With more and more vehicle manufacturers producing their own versions of the electric car, people are starting to wonder about what makes these different vehicles run. As the name implies, these cars run on electricity, which means it does not run on gasoline or any other type of fuel. It runs using electricity that is stored in batteries.
The battery systems of electric cars are essentially high voltage systems that give out high power to enable the continued forward movement of these vehicles. These are also systems that can easily handle huge surges of electricity since these have to charge real fast in order to be at par with vehicles that can be refuelled in mere minutes. Another thing that you will notice about these battery systems is they are getting smaller with each new model. This is to give the vehicle enough room for all its other functions.
Electric vehicle battery systems utilize lithium-ion, although there are a few that use nickel-metal hydride batteries. The former is used mainly for plug-in hybrid electric vehicles and full electric vehicles. The latter is used in hybrids that alternate between electric and gas without the benefit of being plugged in to an outlet. With these two types of batteries, you may wonder, where do EV capacitors come into play?
Capacitors, or more specifically ultracapacitors, are used by electric vehicle battery systems as an additional source of energy. These give electric cars an extra boost of energy during acceleration and when these vehicles need to pull uphill. These are also used as energy storage devices and as a way to recover braking energy of the vehicle.
Future of Capacitors in Electric Vehicles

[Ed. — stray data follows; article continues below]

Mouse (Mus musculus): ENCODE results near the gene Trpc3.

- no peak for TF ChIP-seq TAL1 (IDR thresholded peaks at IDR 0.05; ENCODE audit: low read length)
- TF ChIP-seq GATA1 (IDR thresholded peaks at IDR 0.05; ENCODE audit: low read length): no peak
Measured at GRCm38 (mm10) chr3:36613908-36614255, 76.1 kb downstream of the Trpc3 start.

The current role of capacitors in electric vehicles is to provide extra energy when needed and as backup storage devices. It is thought however that ultracapacitors, or supercapacitors as some people call them, will take over the role of lithium-ion batteries in electric vehicles. This means that EV capacitors might very well be the source of energy for future EVs.
The ultracapacitor is being viewed as a potential replacement due to its capability to charge quickly. This is the problem that most electric vehicle owner faces – the need to wait hours before their vehicle is fully charged. With the use of a supercapacitor as the main energy source for EVs, charging can happen in minutes, rather than hours. This can easily compare to the quick refuelling of vehicles that run on gas.
Another advantage seen with the use of supercapacitors when they become the energy source for EVs is the possibility of wireless charging. This means you won’t need to plug your vehicle in to charge it. This makes charging your EVs easier and less of a hassle.
While there is much promise in the future for the use of capacitors as the energy source for EVs, it is still a work in progress. Problems that are plaguing this idea right now include the amount of energy these capacitors can hold and how long these can stay charged. These issues are currently being investigated so it is likely you will see EVs with supercapacitors as their primary energy source in the years to come. Until then, you will have to put up with lithium-ion powered ones that rely on capacitors only for backup energy and braking power.